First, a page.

Efficacy of simtuzumab versus placebo in patients with idiopathic pulmonary fibrosis: a randomised, double-blind, controlled, phase 2 trial.
Lysyl oxidase-like 2 (LOXL2) catalyses collagen cross-linking and is implicated in the pathogenesis of idiopathic pulmonary fibrosis (IPF). The aim of this study was to investigate the efficacy and safety of simtuzumab, a monoclonal antibody against LOXL2, in patients with IPF.
In this randomised, double-blind, phase 2 trial, we recruited patients aged 45-85 years with definite IPF diagnosed prior to 3 years of screening from 183 hospitals and respiratory clinics in 14 countries. Eligible patients, stratified by baseline forced vital capacity (FVC), serum LOXL2 (sLOXL2) concentrations, and pirfenidone and nintedanib use, were randomly assigned (1:1) to inject 125 mg/mL simtuzumab or placebo subcutaneously once a week. The primary endpoints were progression-free survival, defined as time to all-cause death or a categorical decrease from baseline in FVC % predicted, in the intention-to-treat population, in patients with sLOXL2 concentrations in the 50th percentile or higher, and in patients with sLOXL2 concentrations in the 75th percentile or higher. Treatment duration was event-driven, and interim analyses were planned and conducted after approximately 120 and 200 progression-free survival events, respectively, occurred. We compared treatment groups with the stratified log-rank test. This study is registered with ClinicalTrials.gov, number NCT01769196.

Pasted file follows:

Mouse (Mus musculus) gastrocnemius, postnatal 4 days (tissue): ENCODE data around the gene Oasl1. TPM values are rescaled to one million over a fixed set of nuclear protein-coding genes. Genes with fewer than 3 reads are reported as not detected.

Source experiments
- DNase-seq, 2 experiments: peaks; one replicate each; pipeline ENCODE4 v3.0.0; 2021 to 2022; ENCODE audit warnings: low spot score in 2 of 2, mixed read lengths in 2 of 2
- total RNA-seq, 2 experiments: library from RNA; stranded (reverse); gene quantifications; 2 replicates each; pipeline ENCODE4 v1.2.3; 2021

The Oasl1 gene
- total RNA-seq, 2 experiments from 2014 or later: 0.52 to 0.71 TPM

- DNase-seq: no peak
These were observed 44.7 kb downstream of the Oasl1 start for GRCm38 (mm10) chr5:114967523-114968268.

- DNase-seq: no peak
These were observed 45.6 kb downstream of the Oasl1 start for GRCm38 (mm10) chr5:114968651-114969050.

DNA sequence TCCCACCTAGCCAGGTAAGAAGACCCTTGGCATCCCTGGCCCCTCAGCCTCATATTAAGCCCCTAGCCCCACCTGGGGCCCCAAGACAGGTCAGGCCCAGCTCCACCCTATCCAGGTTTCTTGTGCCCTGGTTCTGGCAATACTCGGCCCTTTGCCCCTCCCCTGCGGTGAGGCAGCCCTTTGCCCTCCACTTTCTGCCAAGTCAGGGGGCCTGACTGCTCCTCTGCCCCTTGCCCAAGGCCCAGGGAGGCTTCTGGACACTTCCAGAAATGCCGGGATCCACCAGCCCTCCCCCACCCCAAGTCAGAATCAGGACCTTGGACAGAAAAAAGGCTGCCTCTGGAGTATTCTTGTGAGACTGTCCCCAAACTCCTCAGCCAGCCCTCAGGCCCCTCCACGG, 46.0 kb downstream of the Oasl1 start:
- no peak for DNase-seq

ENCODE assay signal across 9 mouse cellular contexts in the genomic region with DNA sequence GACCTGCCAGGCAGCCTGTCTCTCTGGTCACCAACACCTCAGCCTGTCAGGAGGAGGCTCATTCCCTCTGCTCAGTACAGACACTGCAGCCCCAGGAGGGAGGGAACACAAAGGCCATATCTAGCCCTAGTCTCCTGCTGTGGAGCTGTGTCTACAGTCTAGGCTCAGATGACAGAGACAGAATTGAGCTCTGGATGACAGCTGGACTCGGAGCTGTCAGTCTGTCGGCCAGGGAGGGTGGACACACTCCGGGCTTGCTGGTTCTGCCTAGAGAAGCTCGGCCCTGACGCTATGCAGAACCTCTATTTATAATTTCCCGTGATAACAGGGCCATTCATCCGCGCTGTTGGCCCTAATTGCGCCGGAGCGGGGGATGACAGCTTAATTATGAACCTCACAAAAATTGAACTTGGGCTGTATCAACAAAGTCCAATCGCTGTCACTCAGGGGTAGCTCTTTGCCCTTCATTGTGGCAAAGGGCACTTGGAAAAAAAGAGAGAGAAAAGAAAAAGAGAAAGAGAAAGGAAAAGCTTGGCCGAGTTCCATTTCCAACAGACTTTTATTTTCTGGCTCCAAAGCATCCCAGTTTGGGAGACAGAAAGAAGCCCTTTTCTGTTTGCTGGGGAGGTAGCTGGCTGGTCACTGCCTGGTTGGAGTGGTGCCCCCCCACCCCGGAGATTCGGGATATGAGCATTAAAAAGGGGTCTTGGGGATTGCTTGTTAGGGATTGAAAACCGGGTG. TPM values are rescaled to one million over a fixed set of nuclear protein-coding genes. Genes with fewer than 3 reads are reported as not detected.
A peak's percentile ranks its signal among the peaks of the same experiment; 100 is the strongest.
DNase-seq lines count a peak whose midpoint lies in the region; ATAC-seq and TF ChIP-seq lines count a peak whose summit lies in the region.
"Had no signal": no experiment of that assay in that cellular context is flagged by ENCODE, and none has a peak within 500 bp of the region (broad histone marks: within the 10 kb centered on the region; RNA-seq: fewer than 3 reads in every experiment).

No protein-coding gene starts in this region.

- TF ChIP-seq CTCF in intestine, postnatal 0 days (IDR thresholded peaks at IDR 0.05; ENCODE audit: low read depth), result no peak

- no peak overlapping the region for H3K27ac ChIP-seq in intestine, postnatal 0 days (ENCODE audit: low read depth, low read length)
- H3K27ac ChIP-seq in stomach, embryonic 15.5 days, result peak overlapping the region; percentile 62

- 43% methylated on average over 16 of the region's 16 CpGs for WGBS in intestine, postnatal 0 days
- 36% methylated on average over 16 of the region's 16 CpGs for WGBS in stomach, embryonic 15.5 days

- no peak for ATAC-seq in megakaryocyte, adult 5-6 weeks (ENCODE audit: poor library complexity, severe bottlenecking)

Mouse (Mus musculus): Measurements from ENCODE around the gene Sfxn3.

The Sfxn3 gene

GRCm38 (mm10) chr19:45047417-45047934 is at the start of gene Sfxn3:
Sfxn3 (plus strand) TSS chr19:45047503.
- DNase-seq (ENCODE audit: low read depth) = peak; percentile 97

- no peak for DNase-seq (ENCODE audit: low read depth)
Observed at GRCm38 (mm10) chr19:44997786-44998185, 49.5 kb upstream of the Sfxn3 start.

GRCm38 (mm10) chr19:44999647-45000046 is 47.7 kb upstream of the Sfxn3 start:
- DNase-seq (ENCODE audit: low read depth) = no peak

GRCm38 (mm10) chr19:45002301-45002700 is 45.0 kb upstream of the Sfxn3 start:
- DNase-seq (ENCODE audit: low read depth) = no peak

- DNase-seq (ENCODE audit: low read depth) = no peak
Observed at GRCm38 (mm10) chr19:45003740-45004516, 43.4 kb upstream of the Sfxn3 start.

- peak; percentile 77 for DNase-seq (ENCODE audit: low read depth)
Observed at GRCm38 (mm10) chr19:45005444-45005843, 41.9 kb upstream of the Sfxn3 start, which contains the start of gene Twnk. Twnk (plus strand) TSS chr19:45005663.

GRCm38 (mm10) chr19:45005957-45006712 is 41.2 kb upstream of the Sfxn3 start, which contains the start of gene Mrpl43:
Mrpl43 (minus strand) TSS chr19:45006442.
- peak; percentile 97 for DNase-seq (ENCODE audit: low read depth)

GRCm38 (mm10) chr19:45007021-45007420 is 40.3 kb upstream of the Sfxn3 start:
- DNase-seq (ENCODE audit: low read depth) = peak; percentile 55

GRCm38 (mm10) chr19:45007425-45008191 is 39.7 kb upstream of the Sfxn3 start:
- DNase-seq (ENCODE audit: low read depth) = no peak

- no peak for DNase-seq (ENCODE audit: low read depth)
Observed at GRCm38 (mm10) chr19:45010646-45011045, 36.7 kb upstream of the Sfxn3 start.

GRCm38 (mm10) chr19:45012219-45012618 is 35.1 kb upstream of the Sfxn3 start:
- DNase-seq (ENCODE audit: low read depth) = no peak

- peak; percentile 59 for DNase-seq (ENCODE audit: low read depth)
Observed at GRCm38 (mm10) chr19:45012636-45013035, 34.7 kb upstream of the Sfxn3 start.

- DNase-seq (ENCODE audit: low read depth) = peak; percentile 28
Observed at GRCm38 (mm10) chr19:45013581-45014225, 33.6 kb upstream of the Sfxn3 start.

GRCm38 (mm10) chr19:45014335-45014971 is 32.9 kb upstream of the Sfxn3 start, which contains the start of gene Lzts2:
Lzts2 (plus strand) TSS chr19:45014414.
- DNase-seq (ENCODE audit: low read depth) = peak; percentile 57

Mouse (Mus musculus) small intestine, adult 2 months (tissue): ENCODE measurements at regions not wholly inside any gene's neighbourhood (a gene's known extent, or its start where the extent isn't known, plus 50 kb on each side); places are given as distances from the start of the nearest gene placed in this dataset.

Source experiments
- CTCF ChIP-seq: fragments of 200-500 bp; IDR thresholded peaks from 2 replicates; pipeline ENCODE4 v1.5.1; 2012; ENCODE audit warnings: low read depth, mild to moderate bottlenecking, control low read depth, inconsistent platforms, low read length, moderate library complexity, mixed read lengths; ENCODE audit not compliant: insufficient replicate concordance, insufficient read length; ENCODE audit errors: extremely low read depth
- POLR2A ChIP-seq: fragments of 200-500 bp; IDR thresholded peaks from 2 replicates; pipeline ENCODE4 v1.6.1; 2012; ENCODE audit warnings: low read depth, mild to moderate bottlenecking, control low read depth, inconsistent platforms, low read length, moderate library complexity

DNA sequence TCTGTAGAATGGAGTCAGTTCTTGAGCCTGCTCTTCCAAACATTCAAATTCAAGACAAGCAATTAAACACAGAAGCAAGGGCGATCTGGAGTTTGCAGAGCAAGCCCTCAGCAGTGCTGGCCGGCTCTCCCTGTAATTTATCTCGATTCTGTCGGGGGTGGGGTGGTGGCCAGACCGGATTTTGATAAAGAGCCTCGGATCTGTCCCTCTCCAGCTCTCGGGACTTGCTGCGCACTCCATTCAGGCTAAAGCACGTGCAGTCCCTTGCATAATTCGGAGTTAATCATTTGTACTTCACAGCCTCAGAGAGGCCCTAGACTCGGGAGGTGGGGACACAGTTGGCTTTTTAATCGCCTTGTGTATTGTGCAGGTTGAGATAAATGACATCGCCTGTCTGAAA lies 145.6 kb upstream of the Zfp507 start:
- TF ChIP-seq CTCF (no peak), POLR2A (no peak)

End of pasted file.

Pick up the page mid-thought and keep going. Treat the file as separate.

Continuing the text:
Patients with IPF were recruited between Jan 31, 2013, and June 1, 2015. The intention-to-treat population included 544 randomly assigned patients (272 patients in both groups), and the safety population included 543 randomly assigned patients who received at least one dose of study medication. The study was terminated when the second interim analysis met the prespecified futility stopping criteria in the intention-to-treat population. We noted no difference in progression-free survival between simtuzumab and placebo in the intention-to-treat population (median progression free survival times of 12·6 months and 15·4 months for simtuzumab and placebo, respectively; stratified HR 1·13, 95% CI 0·88-1·45; p=0·329) and in patients with baseline sLOXL2 in the 50th percentile or higher (median progression-free survival 11·7 months and 14·3 months for simtuzumab and placebo, respectively; stratified HR 1·03, 95% CI 0·74-1·43; p=0·851), or in the 75th percentile or higher (median progression-free survival 11·6 months and 16·9 months for simtuzumab and placebo, respectively; stratified HR 1·20, 95% CI 0·72-2·00; p=0·475). The incidence of adverse events and serious adverse events was similar between treatment groups. The most common adverse events in both the simtuzumab and placebo groups were dyspnoea, cough, upper respiratory tract infection, and worsening of IPF; and the most common grade 3 or 4 adverse events were worsening of IPF, dyspnoea, and pneumonia.
Simtuzumab did not improve progression-free survival in a well-defined population of patients with IPF. Our data do not support the use of simtuzumab for patients with IPF.
Gilead Sciences Inc.
Copyright © 2017 Elsevier Ltd. All rights reserved.
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